By Daniel Quade

Diehard walleye fans know late fall offers some of the year’s finest fishing. From Lindy Rigging breaks and points to jigging river channel edges and plying shallow water with a variety of tactics, there’s no shortage of ways to waylay autumn ’eyes.

Thanks to mild weather through mid-October, however, tapping the fall bite of 2014 will require rocking and rolling with unseasonable water temperatures across the Midwest.

“Everything is running behind,” said veteran guide and host of Fish Ed TV, Jon Thelen. “With all the 60- and 70-degree weather and relatively no serious nighttime cooling, baitfish and predators are still in their early fall patterns (as of 10/24/2014).”

The reason is simple. Fish don’t have calendars.

“When it comes to fall walleye patterns, water temps trump all,” Thelen said. “Everything is based on it, especially inbound migrations of baitfish moving shallow to spawn and feed.”

Depending on the lake, the autumn feast can include fall-spawning ciscoes and tullibees, along with various shiners and other minnow species, plus shad, juvenile yellow perch, sunfish and crappies. Whether driven by spawning instincts or a quest for the warmest water around, baitfish often gather on classic structure such as rock or gravel shorelines. Sandy areas can be goldmines, too, especially in late fall. And healthy weedy cover, where available, only adds to the attraction.

“But, when forage species are stacked up in deeper water or tucked tight in the weeds, there’s no reason for walleyes to hit these banks,” Thelen says. “You can say the full moons of fall are great times to fish shallow water, but they’re only good when the walleyes are there.”
Fortunately, fall’s slow start doesn’t mean the walleyes aren’t biting.

“They’re still aggressive and ready to feed, they just aren’t gorging in the shallows quite yet.”

To catch them, Thelen recommends targeting structural staging areas near traditional fall feeding grounds. Look for the first break dropping into deeper water just beyond the outside weedline. On lakes across the Midwest, you’re typically looking at 10 to 20 feet of water, though productive depths vary according to water clarity, each lake’s unique contours, and other factors.

“Walleyes may move deeper along this break during the day and slide higher up in the evenings,” he adds. “You can try the top of the break, too, in 10 to 12 feet of water closer to the weeds. But that will get better as the water cools off.”

A number of tactics hold water off the first break. One that’s been working lately is trolling the smallest size River Rocker. When fish are scattered like they have been the last few weeks, trolling allows you to cover more water.

Unaided, the size 3 River Rocker trolls down to about 6 feet on standard monofilament. Extra ballast such as a leadcore mainline, snap-weights or inline sinkers are options for reaching deeper water. For example, 70 feet of 27-lb leadcore, capped with a 20-lb superline leader, will run about 12 feet.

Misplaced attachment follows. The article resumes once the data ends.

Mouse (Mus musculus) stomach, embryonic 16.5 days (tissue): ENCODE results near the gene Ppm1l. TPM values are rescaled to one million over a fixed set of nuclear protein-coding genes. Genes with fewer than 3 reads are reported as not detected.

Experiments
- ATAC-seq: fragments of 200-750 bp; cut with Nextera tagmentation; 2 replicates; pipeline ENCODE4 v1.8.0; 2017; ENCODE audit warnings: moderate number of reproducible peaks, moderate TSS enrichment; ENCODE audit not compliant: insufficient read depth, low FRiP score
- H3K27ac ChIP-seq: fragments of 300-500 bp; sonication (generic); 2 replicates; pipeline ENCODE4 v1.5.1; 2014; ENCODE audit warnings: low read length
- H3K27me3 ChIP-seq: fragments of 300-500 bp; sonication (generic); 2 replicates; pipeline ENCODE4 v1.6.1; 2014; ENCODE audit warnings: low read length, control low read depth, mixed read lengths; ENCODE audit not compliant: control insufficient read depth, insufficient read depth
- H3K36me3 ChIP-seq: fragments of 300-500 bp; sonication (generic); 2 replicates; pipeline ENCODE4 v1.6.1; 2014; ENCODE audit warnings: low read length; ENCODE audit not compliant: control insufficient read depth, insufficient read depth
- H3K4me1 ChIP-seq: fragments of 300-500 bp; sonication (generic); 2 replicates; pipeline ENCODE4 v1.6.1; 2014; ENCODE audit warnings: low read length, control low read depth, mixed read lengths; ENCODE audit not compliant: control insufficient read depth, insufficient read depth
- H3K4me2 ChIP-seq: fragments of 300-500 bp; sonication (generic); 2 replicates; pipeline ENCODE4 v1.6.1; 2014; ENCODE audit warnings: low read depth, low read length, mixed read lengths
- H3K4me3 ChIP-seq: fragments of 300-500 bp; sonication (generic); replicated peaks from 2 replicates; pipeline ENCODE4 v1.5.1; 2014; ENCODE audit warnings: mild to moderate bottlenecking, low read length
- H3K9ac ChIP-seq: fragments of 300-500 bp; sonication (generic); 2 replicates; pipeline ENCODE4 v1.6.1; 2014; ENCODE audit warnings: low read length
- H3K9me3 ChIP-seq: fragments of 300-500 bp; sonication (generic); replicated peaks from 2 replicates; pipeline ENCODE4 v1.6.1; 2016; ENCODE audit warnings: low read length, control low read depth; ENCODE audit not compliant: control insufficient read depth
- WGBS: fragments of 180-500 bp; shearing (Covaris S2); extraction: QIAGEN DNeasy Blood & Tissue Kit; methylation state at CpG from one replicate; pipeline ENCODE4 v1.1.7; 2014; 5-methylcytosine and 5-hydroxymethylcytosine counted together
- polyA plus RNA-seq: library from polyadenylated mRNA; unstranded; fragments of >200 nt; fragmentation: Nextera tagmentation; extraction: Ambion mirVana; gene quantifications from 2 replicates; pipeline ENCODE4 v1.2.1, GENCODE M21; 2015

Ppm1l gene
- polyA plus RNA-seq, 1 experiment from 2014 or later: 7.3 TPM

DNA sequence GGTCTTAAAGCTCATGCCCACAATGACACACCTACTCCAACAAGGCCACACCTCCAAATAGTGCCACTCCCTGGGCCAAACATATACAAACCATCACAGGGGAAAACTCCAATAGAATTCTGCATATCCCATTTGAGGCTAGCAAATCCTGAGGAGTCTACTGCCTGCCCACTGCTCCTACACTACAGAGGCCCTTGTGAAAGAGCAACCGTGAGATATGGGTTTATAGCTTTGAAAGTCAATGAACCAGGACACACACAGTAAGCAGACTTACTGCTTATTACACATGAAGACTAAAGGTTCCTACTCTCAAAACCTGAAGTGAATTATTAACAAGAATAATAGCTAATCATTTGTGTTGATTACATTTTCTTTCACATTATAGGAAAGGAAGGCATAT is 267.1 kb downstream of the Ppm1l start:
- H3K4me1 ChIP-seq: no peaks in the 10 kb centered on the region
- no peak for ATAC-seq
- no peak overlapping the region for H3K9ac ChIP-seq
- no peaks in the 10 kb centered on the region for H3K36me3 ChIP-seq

Often, Thelen relies on his sonar to spot pods of walleyes cruising the break.

“Motoring over likely areas speeds the search process,” he says. “And it allows me to camp over groups of fish with high-percentage presentations.”
river rocker
One of his fall favorites is a beefy redtail chub tethered to a 42-inch Lindy Rig X-Treme Snell, which features a size 2 minnow hook. Link leader to mainline with a size 10 Lindy Swivel, and slide a ¾- to 1-ounce No-Snagg Slip Sinker onto the line above the connection.

“No-Snaggs work on all types of bottom, but they excel in rocks—which are often the focus of breakline walleye activity,” Thelen notes.

While crankbaits are commonly trolled at up to 2 mph in fall, rigs move at a much slower pace. In prime lines, speeds of .5 to .7 mph are plenty fast, and Thelen idles down even further when a walleye’s beneath the boat.

“I hover above the fish, keeping the bait in front of it until it bites,” he says.

Such patterns will shine until water temperatures drop into the low 50s. Once we’re at the magic mark, Thelen expects everything to move shallow with a vengeance.

“Typical fall bites will crank up,” he says. “November should be great for folks who still have their boats out.”

For his part, Thelen likes nothing better than longline trolling a size 3 River Rocker along rock and gravel shores in depths of 10 feet or less, especially after the water cools into the high 40s, spurring serious daytime feeding sprees.

Where walleye wolf packs rally on structural sweet spots such as rocky points or reef tops, pinpoint presentations like slip-bobber rigs are also an option. Suspending a leech, nightcrawler or minnow on a 1/32-ounce Lindy Jig beneath a Thill Pro Series Slip Float can yield fast action.

Once the late-season shallow-water flurry finally arrives, Thelen warns not to dally when hitting the water.

“We’re behind schedule, so the late bite could be very short-lived,” he cautions. “When it’s here, take advantage of it before winter shuts it down.”